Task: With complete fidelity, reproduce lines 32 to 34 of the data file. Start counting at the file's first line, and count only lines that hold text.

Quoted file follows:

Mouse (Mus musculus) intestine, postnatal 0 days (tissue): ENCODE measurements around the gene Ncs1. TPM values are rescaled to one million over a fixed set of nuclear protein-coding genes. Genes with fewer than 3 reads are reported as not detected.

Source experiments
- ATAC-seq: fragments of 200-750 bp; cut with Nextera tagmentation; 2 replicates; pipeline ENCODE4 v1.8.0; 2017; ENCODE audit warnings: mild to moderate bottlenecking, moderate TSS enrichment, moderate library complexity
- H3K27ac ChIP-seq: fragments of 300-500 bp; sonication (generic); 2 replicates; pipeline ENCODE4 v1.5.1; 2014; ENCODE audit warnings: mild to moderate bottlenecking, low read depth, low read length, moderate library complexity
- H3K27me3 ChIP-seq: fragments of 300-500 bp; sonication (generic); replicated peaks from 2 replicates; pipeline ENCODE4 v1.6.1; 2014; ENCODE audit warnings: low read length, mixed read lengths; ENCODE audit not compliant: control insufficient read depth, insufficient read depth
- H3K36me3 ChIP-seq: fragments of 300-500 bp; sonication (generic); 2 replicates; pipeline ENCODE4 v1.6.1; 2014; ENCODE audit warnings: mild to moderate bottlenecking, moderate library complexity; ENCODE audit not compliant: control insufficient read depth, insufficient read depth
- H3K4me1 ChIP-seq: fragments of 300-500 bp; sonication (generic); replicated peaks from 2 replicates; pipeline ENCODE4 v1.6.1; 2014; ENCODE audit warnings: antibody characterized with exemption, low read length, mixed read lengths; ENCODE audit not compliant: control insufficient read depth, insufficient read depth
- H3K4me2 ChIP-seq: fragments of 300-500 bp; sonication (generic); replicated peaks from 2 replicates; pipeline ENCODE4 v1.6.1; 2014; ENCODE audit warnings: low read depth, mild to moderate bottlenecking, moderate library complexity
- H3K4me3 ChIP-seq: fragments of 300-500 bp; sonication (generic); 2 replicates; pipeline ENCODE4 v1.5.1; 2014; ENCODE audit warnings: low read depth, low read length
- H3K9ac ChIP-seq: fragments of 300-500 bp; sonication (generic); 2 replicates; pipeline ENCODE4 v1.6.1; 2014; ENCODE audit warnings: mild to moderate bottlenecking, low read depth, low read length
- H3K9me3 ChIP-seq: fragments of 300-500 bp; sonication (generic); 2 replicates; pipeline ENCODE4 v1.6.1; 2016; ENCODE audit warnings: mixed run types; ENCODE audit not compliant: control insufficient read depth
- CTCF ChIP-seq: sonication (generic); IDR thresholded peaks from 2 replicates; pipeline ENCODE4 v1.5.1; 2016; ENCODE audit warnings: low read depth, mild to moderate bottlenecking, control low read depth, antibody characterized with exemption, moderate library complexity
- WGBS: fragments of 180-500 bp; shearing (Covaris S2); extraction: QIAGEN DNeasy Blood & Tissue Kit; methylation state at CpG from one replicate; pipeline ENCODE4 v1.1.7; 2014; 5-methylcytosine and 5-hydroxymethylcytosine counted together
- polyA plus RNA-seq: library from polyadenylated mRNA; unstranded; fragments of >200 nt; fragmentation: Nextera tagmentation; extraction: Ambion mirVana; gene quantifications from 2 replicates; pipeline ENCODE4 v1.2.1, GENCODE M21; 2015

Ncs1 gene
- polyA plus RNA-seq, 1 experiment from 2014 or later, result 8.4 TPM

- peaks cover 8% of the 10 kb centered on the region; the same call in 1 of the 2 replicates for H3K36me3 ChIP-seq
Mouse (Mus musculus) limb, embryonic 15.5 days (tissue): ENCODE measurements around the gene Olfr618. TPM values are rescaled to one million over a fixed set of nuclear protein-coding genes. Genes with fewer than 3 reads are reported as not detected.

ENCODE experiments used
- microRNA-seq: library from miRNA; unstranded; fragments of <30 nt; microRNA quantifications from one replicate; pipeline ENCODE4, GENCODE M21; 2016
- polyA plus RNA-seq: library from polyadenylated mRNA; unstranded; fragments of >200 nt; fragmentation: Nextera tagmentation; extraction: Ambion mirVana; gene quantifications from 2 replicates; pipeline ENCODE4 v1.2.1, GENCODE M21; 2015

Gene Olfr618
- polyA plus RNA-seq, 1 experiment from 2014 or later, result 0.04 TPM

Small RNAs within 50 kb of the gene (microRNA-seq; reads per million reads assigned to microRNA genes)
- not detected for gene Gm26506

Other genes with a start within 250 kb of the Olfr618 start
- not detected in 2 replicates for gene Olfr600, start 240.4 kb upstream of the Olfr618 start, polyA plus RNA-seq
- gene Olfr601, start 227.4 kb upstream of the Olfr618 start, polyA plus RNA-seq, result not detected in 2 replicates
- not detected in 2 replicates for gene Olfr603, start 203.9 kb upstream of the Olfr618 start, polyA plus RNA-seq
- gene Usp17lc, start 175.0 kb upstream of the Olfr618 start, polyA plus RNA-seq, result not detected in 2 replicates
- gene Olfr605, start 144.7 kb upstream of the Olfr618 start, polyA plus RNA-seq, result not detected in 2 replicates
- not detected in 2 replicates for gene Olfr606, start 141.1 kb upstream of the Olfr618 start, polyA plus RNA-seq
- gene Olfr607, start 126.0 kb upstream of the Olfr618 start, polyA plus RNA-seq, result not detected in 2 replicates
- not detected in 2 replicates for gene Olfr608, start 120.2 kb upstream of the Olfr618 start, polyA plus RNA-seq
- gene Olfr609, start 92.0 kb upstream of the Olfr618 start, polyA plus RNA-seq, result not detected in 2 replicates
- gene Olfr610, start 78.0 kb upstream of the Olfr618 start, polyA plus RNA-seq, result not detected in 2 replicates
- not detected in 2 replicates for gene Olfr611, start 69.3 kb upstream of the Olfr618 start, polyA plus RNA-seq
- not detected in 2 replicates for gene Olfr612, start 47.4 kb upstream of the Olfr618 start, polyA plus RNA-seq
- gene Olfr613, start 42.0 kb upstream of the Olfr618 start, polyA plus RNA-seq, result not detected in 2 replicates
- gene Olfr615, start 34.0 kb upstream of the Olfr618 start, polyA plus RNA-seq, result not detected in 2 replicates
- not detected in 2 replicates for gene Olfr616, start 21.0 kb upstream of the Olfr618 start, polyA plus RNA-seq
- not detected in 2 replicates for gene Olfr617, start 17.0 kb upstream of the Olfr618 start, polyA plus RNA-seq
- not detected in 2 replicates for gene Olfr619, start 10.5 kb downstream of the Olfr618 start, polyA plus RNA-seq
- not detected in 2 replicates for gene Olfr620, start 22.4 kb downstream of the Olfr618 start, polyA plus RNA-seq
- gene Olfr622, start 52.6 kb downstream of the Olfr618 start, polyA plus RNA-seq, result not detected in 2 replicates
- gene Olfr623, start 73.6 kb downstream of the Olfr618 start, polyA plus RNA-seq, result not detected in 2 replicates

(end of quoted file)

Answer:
- not detected in 2 replicates for gene Olfr606, start 141.1 kb upstream of the Olfr618 start, polyA plus RNA-seq
- gene Olfr607, start 126.0 kb upstream of the Olfr618 start, polyA plus RNA-seq, result not detected in 2 replicates
- not detected in 2 replicates for gene Olfr608, start 120.2 kb upstream of the Olfr618 start, polyA plus RNA-seq